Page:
Leaving Sid Lee
Posted on 2011-05-09
So this is it. After some three years working with Sid Lee I have decided to move on to other challenges. I was hired by Sid Lee in Montréal in spring some three years ago as an interactive developer. A year and a half later, I was transferred to the Amsterdam workshop where I eventually became one of the technical leads. I was part of the team that would provide technical council, brainstorm during creation and either assist or develop during production, depending on the needs and resources.
I would be lying if I did not say that I learned a great deal there. From advertising principles to dealing with many fields (strategy, design, accounting, etc.), I now understand the full creative flow from client requests to agency concepts to customer’s view.
Sid Lee also put a lot of confidence in me in giving me a lot of cool projects. I hadn’t been long with them that I was part of the creative team to redo their whole portfolio! I worked on beautiful projects such as Cirque du Soleil’s Criss Angel’s Believe website, the adidas Women’s Lookbook SS10. Actually, most of my portfolio currently consists of work done with Sid Lee.
There is also quite an awesome culture at Sid Lee, one I have never seen before. Never before had I been invited to a VP’s house for a BBQ, never before could I share a random drink with a partner and talk shit about anything. The people that work there are amazing and talented, so much so that there is no way you can brag about your feats, since everybody rocks.
Not everything is edible in the garden
Just as in any position, there are awesome moments and awful moments working for Sid Lee. Sometimes, communication or workflows are broken, expectations from many parties are excessive or off. I will not rip them here, for it will serve no purpose and I do not hold a grudge against anyone there.
There is one thing I did expect however. As I was hired because I have a passion for tangible computing and installation arts, I thought I would have the time/be given the opportunity to suggest paths or explore these axes.
I have come to understand that clients fear experimental technologies or ideas. In the end, technological feats, experiments or artful pieces are not what clients want, but rather they want to simply leverage technology to sell more of their product.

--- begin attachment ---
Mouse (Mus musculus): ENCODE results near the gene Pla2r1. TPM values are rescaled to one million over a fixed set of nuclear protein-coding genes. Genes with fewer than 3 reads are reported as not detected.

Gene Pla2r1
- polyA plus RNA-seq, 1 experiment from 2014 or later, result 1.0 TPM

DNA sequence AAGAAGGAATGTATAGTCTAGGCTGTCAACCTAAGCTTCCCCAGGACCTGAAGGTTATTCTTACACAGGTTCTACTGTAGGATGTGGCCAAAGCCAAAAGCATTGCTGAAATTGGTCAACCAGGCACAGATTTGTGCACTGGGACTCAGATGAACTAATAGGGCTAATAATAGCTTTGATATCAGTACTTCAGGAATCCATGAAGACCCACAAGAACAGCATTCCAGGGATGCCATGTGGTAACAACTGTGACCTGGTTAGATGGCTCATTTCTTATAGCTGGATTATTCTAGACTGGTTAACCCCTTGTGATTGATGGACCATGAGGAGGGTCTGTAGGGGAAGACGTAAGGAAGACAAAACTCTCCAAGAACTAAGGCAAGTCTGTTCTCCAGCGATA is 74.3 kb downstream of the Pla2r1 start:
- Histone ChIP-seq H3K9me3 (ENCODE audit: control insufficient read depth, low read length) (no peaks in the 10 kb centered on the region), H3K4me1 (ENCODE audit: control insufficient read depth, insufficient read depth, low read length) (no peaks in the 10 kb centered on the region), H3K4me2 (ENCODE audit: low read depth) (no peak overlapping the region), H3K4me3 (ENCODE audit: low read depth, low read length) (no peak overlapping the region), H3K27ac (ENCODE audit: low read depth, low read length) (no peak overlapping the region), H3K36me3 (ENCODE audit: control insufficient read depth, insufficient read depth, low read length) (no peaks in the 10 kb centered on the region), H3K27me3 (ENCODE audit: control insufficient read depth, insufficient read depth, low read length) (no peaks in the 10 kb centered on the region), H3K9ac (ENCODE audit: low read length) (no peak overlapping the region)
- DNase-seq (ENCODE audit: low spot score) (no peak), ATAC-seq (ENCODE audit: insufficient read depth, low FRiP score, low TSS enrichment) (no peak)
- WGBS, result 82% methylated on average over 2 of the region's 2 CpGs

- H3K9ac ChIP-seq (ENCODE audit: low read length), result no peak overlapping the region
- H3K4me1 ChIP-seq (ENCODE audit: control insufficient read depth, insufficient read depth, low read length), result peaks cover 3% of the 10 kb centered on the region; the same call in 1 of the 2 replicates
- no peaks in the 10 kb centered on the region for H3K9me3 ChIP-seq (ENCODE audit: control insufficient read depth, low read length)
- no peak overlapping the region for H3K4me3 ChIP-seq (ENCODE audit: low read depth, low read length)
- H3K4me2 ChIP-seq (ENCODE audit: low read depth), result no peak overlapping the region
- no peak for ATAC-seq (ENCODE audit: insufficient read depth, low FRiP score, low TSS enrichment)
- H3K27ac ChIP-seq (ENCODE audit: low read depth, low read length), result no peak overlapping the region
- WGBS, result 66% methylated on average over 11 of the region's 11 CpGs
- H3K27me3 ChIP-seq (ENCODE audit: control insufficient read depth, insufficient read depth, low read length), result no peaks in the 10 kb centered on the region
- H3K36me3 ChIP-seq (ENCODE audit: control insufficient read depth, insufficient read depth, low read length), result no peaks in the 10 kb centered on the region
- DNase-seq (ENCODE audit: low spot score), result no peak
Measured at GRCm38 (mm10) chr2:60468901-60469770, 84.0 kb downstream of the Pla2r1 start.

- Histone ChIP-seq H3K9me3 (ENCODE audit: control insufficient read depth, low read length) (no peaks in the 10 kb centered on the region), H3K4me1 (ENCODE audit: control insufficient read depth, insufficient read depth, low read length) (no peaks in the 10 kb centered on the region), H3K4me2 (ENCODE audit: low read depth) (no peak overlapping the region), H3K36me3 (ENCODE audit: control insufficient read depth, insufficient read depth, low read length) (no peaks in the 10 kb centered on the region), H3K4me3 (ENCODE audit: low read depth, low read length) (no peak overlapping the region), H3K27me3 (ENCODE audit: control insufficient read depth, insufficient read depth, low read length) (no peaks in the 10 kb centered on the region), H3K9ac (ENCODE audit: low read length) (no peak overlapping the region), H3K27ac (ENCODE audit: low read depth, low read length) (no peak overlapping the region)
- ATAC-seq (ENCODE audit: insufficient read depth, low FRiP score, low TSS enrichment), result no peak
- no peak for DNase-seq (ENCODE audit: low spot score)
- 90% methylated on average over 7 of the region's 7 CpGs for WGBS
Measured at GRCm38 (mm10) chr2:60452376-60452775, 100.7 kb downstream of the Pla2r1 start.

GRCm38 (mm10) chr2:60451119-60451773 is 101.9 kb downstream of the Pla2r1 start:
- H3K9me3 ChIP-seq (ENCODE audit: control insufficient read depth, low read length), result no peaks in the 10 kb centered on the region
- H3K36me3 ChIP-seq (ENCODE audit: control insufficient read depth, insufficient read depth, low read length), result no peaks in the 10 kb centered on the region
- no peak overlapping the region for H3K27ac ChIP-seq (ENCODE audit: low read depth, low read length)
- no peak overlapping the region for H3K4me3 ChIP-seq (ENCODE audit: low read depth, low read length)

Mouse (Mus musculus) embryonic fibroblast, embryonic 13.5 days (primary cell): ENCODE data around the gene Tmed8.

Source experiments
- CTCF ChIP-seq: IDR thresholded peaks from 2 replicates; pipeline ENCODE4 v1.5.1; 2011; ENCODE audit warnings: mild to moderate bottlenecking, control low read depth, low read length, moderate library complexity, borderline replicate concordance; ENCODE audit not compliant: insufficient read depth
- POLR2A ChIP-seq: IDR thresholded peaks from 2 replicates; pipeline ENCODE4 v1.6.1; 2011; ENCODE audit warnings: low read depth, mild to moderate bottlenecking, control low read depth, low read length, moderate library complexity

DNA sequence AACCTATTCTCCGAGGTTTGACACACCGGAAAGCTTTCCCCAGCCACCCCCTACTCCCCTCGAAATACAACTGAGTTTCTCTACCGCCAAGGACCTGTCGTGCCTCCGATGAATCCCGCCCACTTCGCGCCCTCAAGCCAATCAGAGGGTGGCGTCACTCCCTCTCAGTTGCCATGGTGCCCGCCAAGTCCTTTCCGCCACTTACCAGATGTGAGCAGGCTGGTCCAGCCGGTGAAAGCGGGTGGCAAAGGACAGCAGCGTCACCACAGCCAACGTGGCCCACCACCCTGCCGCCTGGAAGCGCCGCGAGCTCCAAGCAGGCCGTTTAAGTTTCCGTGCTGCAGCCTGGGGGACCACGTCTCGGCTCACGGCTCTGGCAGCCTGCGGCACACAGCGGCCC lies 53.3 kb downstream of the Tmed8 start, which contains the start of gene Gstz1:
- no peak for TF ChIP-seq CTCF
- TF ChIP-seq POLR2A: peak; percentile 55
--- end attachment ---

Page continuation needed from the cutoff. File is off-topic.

Which is totally normal for them, but not for me. I need to explore, I need to learn, I need to play with things, with visuals, with the tangible. Maintenance or back end is not what I am interested in doing. I need to create and build, I need to see the results of what I am building.
Will the grass really be greener on the other side?
So I want to move on, but move on to what? For one thing, I would really like to steer away from the web. As I said earlier, clients simply want to drive their sales. Clients do not want to sell the interactive part, they want the interaction to convert users into customers.
Game development would be, for me, the next logical step. It may be a romantic idea, but I believe that in this field, the interaction IS what you want to sell. This may motivate me to push my boundaries and work.
I would also like to go back and try to build more tangible pieces. I have dabbled in the past with sensors connected to Arduinos, Max/MSP, room-sized installations, lights, speakers, etc. Dirtying my hands while building something that is not just virtual may be a good move too.
If at all possible, living off my music or musical skills would be the best. It has nothing to do with the content of this blog really, but it is still part of me, and a possible future path.
Toil the soil and plant seeds
So, all these ideas, but what now? Well, I am heading back home to Montréal in June and I actually plan to take all of summer off, as a sabbatical. I will play with some techs, read and try gaming logics and ideas, go back to the drawing board—both literally and figuratively.
When I choose to get back to the world of the working, I will not return as a full time worker. I realize that now, I need time to balance work and creation. Akin to how many women do it in the Netherlands by working either part time or not all, by choosing their personal life and emancipation before work.
I understand he speaks in harsh words, but warnings like these may help me greatly when I decide to jump into the world of freelancing.
But will I freelance? If so, will it be in the web, in games, in installations? Would I go back to give tutorials on web technologies in colleges? Or maybe go down a more creative path? After all, it does not matter. Iain Lobb retweeted Matthias Worch recently, which totally comforted me in my choice of jumping into the unknown:
Questioning your creative development or “where you should be”? Ridley Scott made Alien at 41 and Blade Runner at 44. Don’t worry.
— Matthias Worch (@mworch) May 6, 2011